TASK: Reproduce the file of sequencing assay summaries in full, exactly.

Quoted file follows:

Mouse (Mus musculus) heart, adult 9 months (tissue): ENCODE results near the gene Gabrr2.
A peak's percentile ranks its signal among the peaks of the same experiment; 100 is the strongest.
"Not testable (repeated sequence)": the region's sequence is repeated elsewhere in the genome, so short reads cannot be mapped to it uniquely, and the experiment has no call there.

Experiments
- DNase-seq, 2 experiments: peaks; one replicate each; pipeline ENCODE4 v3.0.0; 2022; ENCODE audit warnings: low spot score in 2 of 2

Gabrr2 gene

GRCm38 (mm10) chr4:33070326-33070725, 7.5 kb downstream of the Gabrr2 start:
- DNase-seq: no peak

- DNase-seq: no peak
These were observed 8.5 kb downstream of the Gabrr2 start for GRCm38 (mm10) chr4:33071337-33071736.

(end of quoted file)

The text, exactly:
Mouse (Mus musculus) heart, adult 9 months (tissue): ENCODE results near the gene Gabrr2.
A peak's percentile ranks its signal among the peaks of the same experiment; 100 is the strongest.
"Not testable (repeated sequence)": the region's sequence is repeated elsewhere in the genome, so short reads cannot be mapped to it uniquely, and the experiment has no call there.

Experiments
- DNase-seq, 2 experiments: peaks; one replicate each; pipeline ENCODE4 v3.0.0; 2022; ENCODE audit warnings: low spot score in 2 of 2

Gabrr2 gene

GRCm38 (mm10) chr4:33070326-33070725, 7.5 kb downstream of the Gabrr2 start:
- DNase-seq: no peak

- DNase-seq: no peak
These were observed 8.5 kb downstream of the Gabrr2 start for GRCm38 (mm10) chr4:33071337-33071736.